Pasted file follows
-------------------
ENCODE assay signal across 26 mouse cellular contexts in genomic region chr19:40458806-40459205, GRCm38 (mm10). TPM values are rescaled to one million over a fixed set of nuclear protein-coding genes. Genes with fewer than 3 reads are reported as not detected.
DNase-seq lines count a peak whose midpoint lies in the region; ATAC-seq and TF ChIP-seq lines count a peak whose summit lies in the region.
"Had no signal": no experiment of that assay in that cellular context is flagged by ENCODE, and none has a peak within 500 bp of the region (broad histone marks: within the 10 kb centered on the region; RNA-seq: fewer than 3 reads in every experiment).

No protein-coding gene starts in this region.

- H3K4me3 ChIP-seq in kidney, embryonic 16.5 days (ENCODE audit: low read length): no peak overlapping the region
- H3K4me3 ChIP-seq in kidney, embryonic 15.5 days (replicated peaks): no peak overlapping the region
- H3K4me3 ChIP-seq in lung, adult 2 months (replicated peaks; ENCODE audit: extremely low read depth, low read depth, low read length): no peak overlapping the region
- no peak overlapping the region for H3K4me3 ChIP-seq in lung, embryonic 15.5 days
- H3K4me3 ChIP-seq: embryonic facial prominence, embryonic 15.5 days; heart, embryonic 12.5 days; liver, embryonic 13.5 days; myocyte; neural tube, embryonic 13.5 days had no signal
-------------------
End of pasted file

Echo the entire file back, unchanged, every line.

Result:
ENCODE assay signal across 26 mouse cellular contexts in genomic region chr19:40458806-40459205, GRCm38 (mm10). TPM values are rescaled to one million over a fixed set of nuclear protein-coding genes. Genes with fewer than 3 reads are reported as not detected.
DNase-seq lines count a peak whose midpoint lies in the region; ATAC-seq and TF ChIP-seq lines count a peak whose summit lies in the region.
"Had no signal": no experiment of that assay in that cellular context is flagged by ENCODE, and none has a peak within 500 bp of the region (broad histone marks: within the 10 kb centered on the region; RNA-seq: fewer than 3 reads in every experiment).

No protein-coding gene starts in this region.

- H3K4me3 ChIP-seq in kidney, embryonic 16.5 days (ENCODE audit: low read length): no peak overlapping the region
- H3K4me3 ChIP-seq in kidney, embryonic 15.5 days (replicated peaks): no peak overlapping the region
- H3K4me3 ChIP-seq in lung, adult 2 months (replicated peaks; ENCODE audit: extremely low read depth, low read depth, low read length): no peak overlapping the region
- no peak overlapping the region for H3K4me3 ChIP-seq in lung, embryonic 15.5 days
- H3K4me3 ChIP-seq: embryonic facial prominence, embryonic 15.5 days; heart, embryonic 12.5 days; liver, embryonic 13.5 days; myocyte; neural tube, embryonic 13.5 days had no signal